Like a Good Neighbor, State Farm Flees Illinois
Insurance chain State Farm is reportedly buying up substantial workspace in Texas, which may signal a coming exodus from the company's home state of Illinois.
State Farm is keeping the move quiet so as not to alarm employees. But the Dallas Morning News reports that it is a “major business relocation” already underway and that this is “one of the biggest stories in the Dallas-area real estate market and will ultimately involve thousands of workers.”
Texas-based real estate expert Bob Gibbons notes in a blog post that State Farm’s Dallas office space lease--about 2.5 million square feet of workspace in a few different places--is the Dallas area’s largest-ever office space lease by a single company.
The Atlanta Journal-Constitution reported this week, too, that State Farm leased several hundred thousand more square feet of office space in Atlanta.
The company has 3.6 million square feet of office space in central Illinois and the spaces in Atlanta and Dallas easily total that amount.
At the end of 2010, in a special session, the Illinois Legislature passed a 67% hike in its corporate and personal income tax. The state is struggling with a structural deficit and its credit rating was recently lowered. The state now has the worst credit rating in the country. A number of businesses have floated the idea of leaving the state. A move by State Farm, however, would devastate the downstate economy.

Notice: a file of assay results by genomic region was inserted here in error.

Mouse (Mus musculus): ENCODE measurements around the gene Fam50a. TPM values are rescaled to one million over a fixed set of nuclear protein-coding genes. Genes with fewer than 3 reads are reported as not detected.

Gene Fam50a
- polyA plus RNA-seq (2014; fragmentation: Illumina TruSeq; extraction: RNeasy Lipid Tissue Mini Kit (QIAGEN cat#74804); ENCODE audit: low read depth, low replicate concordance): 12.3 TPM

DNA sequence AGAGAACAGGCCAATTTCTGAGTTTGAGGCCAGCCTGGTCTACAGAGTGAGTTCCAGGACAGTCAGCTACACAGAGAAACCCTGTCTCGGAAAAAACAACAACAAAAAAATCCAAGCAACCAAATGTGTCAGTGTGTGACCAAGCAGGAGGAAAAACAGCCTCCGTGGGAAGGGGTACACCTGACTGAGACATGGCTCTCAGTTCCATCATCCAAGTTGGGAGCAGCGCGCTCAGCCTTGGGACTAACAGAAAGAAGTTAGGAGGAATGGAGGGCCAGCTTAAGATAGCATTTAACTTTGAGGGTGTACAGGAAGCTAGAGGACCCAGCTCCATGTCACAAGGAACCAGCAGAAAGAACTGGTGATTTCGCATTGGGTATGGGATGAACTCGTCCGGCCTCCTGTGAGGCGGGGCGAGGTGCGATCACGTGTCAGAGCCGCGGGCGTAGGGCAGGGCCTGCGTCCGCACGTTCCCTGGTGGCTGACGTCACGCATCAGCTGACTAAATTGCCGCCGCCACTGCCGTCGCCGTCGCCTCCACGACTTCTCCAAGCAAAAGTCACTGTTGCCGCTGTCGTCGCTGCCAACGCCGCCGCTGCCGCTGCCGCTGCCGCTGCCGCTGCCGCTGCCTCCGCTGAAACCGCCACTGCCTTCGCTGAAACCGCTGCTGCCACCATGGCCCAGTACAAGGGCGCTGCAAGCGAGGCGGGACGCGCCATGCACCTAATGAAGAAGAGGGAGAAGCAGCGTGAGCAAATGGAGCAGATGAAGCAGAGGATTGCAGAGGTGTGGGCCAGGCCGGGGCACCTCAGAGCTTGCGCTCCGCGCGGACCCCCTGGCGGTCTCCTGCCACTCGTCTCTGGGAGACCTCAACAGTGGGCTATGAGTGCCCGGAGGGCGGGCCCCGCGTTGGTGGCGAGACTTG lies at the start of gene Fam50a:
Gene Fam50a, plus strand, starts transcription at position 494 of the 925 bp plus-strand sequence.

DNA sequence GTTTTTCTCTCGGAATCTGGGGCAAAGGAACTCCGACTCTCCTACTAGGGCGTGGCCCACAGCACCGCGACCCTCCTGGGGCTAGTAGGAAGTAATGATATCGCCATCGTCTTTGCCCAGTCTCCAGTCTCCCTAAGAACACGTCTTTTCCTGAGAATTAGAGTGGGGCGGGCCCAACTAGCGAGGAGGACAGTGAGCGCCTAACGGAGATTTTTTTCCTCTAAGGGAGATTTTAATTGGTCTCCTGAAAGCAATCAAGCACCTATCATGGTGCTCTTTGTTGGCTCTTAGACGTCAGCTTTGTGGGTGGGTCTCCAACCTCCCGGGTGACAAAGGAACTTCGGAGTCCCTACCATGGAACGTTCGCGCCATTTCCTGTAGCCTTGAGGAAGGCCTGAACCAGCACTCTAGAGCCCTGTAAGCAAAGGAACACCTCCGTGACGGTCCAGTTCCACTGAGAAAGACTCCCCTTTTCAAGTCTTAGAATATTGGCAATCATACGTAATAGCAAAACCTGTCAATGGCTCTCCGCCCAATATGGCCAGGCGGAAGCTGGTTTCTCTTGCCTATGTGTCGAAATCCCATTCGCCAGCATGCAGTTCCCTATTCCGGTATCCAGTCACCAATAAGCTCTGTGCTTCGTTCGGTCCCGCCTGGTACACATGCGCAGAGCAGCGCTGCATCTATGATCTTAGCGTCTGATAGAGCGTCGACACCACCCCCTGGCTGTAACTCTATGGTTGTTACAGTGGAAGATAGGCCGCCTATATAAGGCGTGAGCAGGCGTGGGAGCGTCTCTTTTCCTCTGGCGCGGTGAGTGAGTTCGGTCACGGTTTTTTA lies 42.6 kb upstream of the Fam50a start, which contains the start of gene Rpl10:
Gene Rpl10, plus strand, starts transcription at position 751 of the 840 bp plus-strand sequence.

State Farm says publicly it is not moving its headquarters from Bloomington, Illinois, but reporters in Atlanta and in Dallas do not seem persuaded. They have tried to figure out where all the workers would be coming from to occupy the new office spaces.
Illinois Democratic Sen. Dick Durbin does not seem to be buying it either. While he told Breitbart News’ Kerry Picket he needs “to learn a little bit more about” the specifics of the State Farm moves, he expressed some concern over the potential Illinois may lose a huge workforce. “It’s a very respected important business in Illinois,” Durbin said of State Farm. “It’s a very large workforce in Bloomington.”
Breitbart News has learned that, as news stories popped up on Thursday, management in Bloomington were sent a memo that reinforced the “we’re not moving” mantra but cast doubt on the company’s future in Illinois. The memo apparently indicated that it is hard to recruit new employees in Illinois and that opportunities for relocation to Dallas, Atlanta and potentially new offices in the Phoenix, Arizona, area would become available.
“No mandatory moves were mentioned but it certainly seems to be spun as ‘we're not moving, but we'll make it nice for people who wish to leave,’” one person with knowledge of the memo’s content told Breitbart News. Those who were sent the memo were prohibited from printing or duplicating it.
Texas has become a hot spot for businesses to relocate to because the policies of the state’s GOP Governor, Rick Perry, have come off as friendlier to business than many other places. Perry’s office has not responded to a Breitbart News request for comment on this apparent relocation, but the governor has been on a tour this week in California hunting for business relocation candidates.
California’s liberal big government and tax policies are not much worse than Illinois’s. Illinois has an enormous unfunded pension obligation. Its economy has benefited from a relatively modest flat income tax, even considering the recent hike. The state government, however, is now completely controlled by Democratic Party supermajorities. Gov. Pat Quinn and public sector unions have been pushing for a progressive income tax. This will allow the Democrats to push through tax increases on certain classes of taxpayers. At some point, the wealthy will leave. And, like a good neighbor, State Farm seems to be the first on the block to exit.